10 Ways To Make A Wildlife Haven In Your Own Back Garden

With the leaves turning crisp and crimson and the early mornings twinkling under a small dusting of frost, it can only mean one thing – winter is on its way. While winter may be a time for snuggling up beside the warmth of flickering log fires and festivities filled with family, for wildlife it’s a time that isn’t quite so cosy. Follow these 10 steps to turn your back garden, or even balcony, into a wildlife haven that will help these critical creatures flourish all year round.

Feed the birds

bird feeder

Credit- Wearth

Not only do birds bring joy with their tinkling bird songs (though, admittedly, the song of the pigeon isn’t quite so joyous) they are invaluable to our ecosystem as they play an integral role in dispersing seeds. Help them on their merry mission by putting out bird feed – protein-rich fat balls in Spring and seeds in Winter. It’s best to place your little bird canteens in a sheltered spot, such as beside leafy foliage, in order to provide protection from predators. Why not try one of our eco-friendly bird feeders to get you started.

Create a hedgehog door

Hedgehogs – small, spiky balls of utter cuteness – aren’t particularly known for their fence scaling prowess and for this there’s good reason. Help your neighbourhood hedgehogs out by cutting a hedgehog-sized hole in the bottom of your fence, allowing them to easily snuffle into your garden and stop by for a visit.

Build a bug hotel

Hey, spiders need to get away for a weekend of room service and plush, fancy hotel bath robes every once in a while too. Create your very own creepy-crawly Ritz by stacking a pile of mossy rocks, twigs, and rotten wood in a corner of your garden and watch as your critter guests hurriedly scramble to check in.

Make your own compost

Food compost

Credit – Wearth

One man’s trash really is another man’s (or creature’s) treasure. Transform your unwanted kitchen waste into nutritionally rich humus (no not the type you have with pitta) using a compost heap. Spread the decomposed marvel across your soil and not only will the wildlife benefit greatly from its nutrients, but your flower beds will too. Note – to avoid unwelcome guests such as rats, only put raw foods in your compost, not cooked. Collect compost in style with our gorgeous range of kitchen compost bins.

Free the grass

Although long, tangled grass may not be the neatest of lawn styles, uncut grass is certainly the best for our ecosystem as it attracts all sorts of species. If you’re reluctant to fully commit to the jungle look, stick within your comfort zone and simply miss a small patch of grass with the lawnmower – the wildlife will certainly thank you for it.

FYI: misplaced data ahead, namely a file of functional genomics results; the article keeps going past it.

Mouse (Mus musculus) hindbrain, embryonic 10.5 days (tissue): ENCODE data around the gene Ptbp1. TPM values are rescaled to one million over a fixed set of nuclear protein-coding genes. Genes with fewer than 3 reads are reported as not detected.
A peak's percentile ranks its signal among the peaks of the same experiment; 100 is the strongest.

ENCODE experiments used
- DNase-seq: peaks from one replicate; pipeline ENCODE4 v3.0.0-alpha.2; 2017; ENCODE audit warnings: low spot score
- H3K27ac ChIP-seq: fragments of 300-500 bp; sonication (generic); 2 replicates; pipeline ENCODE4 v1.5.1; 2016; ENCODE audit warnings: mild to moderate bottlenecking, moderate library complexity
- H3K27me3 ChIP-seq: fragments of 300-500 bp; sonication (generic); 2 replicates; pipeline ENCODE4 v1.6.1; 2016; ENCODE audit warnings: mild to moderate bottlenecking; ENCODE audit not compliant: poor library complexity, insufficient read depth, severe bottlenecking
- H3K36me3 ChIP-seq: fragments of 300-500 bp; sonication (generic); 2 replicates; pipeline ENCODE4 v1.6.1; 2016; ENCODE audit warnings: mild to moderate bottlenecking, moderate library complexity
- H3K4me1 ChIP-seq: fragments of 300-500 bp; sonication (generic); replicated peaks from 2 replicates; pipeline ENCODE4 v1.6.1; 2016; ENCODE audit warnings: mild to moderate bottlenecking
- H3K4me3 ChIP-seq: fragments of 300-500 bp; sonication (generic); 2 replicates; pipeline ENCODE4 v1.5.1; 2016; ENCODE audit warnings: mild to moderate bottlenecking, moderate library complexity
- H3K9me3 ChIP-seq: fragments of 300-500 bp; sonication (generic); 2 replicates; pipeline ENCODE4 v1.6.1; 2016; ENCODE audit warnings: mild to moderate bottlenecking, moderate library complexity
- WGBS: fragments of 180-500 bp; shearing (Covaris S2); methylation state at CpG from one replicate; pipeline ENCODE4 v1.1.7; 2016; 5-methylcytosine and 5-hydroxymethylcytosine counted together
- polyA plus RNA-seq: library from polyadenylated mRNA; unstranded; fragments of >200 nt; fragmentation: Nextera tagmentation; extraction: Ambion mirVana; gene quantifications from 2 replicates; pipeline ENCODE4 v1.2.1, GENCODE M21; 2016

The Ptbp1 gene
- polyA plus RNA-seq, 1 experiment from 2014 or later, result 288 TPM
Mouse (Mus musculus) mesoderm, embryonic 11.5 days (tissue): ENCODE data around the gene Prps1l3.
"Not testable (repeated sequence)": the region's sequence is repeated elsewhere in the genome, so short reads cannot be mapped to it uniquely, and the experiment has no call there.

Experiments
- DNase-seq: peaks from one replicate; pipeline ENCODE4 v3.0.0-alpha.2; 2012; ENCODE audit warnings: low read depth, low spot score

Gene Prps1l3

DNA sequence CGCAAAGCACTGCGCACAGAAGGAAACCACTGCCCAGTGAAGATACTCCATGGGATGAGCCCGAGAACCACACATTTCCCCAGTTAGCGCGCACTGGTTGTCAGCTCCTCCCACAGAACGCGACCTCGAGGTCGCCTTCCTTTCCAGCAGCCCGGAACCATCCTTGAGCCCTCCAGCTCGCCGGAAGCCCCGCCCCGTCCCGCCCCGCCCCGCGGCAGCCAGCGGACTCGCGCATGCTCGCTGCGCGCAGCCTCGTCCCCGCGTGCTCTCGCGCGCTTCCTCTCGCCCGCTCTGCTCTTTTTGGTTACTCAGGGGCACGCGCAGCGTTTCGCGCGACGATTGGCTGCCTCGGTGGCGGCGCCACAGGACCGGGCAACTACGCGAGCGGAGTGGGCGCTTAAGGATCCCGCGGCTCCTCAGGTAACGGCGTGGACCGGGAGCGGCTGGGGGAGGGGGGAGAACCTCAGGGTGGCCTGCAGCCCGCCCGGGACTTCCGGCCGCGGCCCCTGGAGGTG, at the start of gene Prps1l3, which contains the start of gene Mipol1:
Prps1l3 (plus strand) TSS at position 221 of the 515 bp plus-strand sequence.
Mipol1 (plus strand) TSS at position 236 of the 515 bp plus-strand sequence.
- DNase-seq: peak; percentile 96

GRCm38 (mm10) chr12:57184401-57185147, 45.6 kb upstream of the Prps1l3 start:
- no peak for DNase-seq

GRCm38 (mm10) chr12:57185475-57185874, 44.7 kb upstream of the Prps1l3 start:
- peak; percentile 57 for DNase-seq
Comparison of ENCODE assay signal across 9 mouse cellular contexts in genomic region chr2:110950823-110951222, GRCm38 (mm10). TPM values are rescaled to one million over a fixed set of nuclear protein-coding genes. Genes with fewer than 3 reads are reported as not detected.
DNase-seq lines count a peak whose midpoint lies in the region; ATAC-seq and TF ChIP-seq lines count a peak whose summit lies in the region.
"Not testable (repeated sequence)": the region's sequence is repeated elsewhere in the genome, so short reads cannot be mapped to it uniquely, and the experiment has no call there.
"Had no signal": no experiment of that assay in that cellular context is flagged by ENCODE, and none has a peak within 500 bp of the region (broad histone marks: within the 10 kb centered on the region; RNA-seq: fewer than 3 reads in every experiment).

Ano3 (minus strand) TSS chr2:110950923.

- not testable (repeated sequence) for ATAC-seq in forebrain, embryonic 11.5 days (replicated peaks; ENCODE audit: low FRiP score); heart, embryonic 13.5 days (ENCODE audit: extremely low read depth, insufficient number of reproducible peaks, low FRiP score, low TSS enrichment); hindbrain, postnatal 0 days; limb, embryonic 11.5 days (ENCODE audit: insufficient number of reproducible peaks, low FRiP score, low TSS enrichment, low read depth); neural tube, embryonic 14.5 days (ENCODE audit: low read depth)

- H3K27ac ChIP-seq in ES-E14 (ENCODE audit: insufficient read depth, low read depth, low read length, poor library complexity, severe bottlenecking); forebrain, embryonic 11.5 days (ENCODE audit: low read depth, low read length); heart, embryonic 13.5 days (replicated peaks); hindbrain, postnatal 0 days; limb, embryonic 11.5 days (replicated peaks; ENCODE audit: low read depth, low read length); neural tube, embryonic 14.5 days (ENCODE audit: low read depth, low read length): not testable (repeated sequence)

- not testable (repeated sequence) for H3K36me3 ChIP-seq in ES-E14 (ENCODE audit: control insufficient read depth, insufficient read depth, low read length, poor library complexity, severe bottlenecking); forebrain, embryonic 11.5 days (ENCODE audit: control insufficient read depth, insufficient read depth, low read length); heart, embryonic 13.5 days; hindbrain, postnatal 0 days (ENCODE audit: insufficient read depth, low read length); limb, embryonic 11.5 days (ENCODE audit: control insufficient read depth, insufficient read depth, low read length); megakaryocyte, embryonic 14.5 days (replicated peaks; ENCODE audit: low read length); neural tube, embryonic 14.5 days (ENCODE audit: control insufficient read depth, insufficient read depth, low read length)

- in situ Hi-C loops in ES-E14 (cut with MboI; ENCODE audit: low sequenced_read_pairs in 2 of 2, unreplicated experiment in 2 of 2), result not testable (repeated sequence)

Flowers, flowers, flowers

bee feeders

Credit – Wearth

Not only are flowers stunning and capable of transforming your back garden into a cottagecore Instagrammer’s dream, they’re the queens of the ecosystem and provide food for a plethora of insects, including the oh-so-important bees. Although spring is famed for its burst of floral goodness, there are many flowers that bloom in winter too, such as winter honeysuckle, snowdrops, and pansies.

Let those weeds live

Let’s be honest, what’s the difference between a regular plant and a weed? Not much other than that a weed has grown without a human’s permission – shocking behaviour I know. Weeds also provide valuable sustenance to insects (including, often, to our friends the bees) so are a great addition to your garden’s ecosystem. Next time you reach for that weed killer, stop and give those weeds the chance to grow.

More is more

When it comes to growing trees and shrubs, don’t pick one over the other, a variety of both will truly enrich your ecosystem. Wildlife will benefit from the range of heights that such a mixture brings – think of it as if you’re creating a mini city skyline, some prefer to live in a town house, whereas others seek high-rise living. In addition to providing shelter, trees and shrubs supply crucial resources such as materials for nesting and, species dependant, fruit and nuts.

Add a bird bath

bird bath

Credit- Etsy

While ponds are great, and we’ll get to those in a moment, the depth can be slightly too overwhelming for creatures such as birds and hedgehogs. By adding a bird bath you’re creating a shallower source of water that is perfect for little creatures searching for a drink or the opportunity to take a dip.

Dig a pond

Ponds attract a uniquely diverse collection of creatures, elevating your garden’s ecosystem to a whole new level. They don’t have to be anything too fancy, even fixing a bucket in a hole in the ground will suffice, but, if you do decide to go for something larger, make sure to surround your pond with elements like rocks and logs that will help wildlife exit the pond with ease.

By Lydia Dronsfield